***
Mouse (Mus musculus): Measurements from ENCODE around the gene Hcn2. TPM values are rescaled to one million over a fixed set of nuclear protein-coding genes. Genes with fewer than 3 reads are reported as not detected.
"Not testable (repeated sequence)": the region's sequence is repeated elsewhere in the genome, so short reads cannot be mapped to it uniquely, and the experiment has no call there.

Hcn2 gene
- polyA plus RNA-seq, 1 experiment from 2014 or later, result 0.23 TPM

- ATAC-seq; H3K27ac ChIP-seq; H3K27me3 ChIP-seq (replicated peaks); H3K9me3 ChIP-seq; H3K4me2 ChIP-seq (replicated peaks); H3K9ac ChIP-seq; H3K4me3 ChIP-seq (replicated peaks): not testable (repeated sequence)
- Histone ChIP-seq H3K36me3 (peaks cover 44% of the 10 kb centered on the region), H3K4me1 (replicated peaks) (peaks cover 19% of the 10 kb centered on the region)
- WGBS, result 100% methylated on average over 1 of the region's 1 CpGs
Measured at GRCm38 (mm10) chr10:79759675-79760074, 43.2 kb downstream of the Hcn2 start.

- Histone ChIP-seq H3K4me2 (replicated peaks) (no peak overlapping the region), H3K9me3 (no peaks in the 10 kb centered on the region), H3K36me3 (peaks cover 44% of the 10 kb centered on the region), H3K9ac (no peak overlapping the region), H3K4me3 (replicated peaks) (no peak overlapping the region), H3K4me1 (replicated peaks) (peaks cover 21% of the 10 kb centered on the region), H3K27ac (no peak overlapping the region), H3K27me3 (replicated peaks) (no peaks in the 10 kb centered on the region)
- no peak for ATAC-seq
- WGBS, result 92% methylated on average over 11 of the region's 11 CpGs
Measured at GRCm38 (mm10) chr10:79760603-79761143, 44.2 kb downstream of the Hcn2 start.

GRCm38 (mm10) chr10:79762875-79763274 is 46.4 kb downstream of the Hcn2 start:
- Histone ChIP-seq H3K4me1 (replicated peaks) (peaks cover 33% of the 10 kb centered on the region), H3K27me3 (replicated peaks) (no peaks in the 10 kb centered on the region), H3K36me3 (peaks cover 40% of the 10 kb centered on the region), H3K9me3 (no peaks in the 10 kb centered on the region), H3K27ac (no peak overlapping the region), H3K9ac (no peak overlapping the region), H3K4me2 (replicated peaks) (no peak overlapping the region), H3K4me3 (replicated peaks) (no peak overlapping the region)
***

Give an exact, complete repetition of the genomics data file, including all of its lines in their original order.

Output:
Mouse (Mus musculus): Measurements from ENCODE around the gene Hcn2. TPM values are rescaled to one million over a fixed set of nuclear protein-coding genes. Genes with fewer than 3 reads are reported as not detected.
"Not testable (repeated sequence)": the region's sequence is repeated elsewhere in the genome, so short reads cannot be mapped to it uniquely, and the experiment has no call there.

Hcn2 gene
- polyA plus RNA-seq, 1 experiment from 2014 or later, result 0.23 TPM

- ATAC-seq; H3K27ac ChIP-seq; H3K27me3 ChIP-seq (replicated peaks); H3K9me3 ChIP-seq; H3K4me2 ChIP-seq (replicated peaks); H3K9ac ChIP-seq; H3K4me3 ChIP-seq (replicated peaks): not testable (repeated sequence)
- Histone ChIP-seq H3K36me3 (peaks cover 44% of the 10 kb centered on the region), H3K4me1 (replicated peaks) (peaks cover 19% of the 10 kb centered on the region)
- WGBS, result 100% methylated on average over 1 of the region's 1 CpGs
Measured at GRCm38 (mm10) chr10:79759675-79760074, 43.2 kb downstream of the Hcn2 start.

- Histone ChIP-seq H3K4me2 (replicated peaks) (no peak overlapping the region), H3K9me3 (no peaks in the 10 kb centered on the region), H3K36me3 (peaks cover 44% of the 10 kb centered on the region), H3K9ac (no peak overlapping the region), H3K4me3 (replicated peaks) (no peak overlapping the region), H3K4me1 (replicated peaks) (peaks cover 21% of the 10 kb centered on the region), H3K27ac (no peak overlapping the region), H3K27me3 (replicated peaks) (no peaks in the 10 kb centered on the region)
- no peak for ATAC-seq
- WGBS, result 92% methylated on average over 11 of the region's 11 CpGs
Measured at GRCm38 (mm10) chr10:79760603-79761143, 44.2 kb downstream of the Hcn2 start.

GRCm38 (mm10) chr10:79762875-79763274 is 46.4 kb downstream of the Hcn2 start:
- Histone ChIP-seq H3K4me1 (replicated peaks) (peaks cover 33% of the 10 kb centered on the region), H3K27me3 (replicated peaks) (no peaks in the 10 kb centered on the region), H3K36me3 (peaks cover 40% of the 10 kb centered on the region), H3K9me3 (no peaks in the 10 kb centered on the region), H3K27ac (no peak overlapping the region), H3K9ac (no peak overlapping the region), H3K4me2 (replicated peaks) (no peak overlapping the region), H3K4me3 (replicated peaks) (no peak overlapping the region)